"You're always hoping for that miracle," he said, his voice trailing off after adding, "but when you have an explosion of this magnitude ... "
His public gaffe is seared in the memories of people who live outside of West Virginia, but his constituents didn't hold it against him. Manchin-as-empathizer may be the image that lingers longest in the minds of West Virginians, who returned him to office in 2008 with the largest share of the vote by any gubernatorial candidate at least in modern times.
"Despite the terrible tragedy of mistaken information at Sago, in the end it was positive for Manchin because of his direct attempts to deal with it," said Robert Rupp, a political science professor at West Virginia Wesleyan College.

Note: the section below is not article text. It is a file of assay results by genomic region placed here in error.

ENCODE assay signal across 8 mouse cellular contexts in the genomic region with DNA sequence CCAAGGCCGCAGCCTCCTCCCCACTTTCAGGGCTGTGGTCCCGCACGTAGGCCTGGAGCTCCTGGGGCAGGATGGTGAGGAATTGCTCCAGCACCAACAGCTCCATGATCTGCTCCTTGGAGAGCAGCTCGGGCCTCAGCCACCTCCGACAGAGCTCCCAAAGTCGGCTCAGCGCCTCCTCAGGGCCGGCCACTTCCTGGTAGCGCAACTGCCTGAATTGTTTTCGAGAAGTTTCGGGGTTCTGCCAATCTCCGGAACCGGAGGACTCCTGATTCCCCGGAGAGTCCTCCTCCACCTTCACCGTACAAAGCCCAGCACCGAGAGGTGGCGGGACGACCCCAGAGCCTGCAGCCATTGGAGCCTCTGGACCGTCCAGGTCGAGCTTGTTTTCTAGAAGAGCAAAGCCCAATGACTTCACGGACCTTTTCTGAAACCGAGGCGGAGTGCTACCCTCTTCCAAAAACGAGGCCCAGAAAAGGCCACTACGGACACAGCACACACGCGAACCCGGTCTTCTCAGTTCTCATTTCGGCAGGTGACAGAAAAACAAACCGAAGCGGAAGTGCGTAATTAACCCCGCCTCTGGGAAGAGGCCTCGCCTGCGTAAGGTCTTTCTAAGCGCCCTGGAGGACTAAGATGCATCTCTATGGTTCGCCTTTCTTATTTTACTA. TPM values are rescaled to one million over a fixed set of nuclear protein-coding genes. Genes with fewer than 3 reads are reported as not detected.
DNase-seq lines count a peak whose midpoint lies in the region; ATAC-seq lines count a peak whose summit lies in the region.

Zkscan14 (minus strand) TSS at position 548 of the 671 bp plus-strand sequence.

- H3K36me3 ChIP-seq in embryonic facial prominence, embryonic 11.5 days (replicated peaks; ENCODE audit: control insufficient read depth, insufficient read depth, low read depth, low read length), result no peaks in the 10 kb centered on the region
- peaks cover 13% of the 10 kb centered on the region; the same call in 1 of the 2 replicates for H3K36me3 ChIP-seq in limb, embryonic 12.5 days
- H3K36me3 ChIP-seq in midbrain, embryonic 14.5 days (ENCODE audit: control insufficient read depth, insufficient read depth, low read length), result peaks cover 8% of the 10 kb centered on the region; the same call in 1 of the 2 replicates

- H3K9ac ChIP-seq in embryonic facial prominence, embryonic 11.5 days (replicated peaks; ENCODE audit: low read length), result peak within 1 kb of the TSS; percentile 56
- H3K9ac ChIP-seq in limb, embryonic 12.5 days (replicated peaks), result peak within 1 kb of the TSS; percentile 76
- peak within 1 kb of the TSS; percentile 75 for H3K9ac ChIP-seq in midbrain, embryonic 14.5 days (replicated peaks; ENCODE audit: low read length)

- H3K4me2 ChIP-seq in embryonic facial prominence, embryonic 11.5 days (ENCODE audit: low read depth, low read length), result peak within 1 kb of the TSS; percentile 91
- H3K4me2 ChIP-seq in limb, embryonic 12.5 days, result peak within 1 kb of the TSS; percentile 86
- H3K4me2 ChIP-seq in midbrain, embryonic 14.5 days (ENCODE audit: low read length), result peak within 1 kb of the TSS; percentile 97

Sago families said in 2006 they didn't blame Manchin for sharing their mistaken jubilation, and John Groves, whose brother Jerry died at that mine, understands why the governor has taken a more measured tone this time.
"This brings everything back to if Sago just happened, all the anger and sadness all over again," Groves said.
For Manchin, mining tragedies are personal. In 1968, his uncle was among 77 miners killed in a blast at a mine in the governor's Farmington hometown.
"I've been on both sides of the table," he told The Associated Press. "I've been hanging on every word. I've been hanging on every minute waiting for news."
AP writer Tom Breen contributed to this report.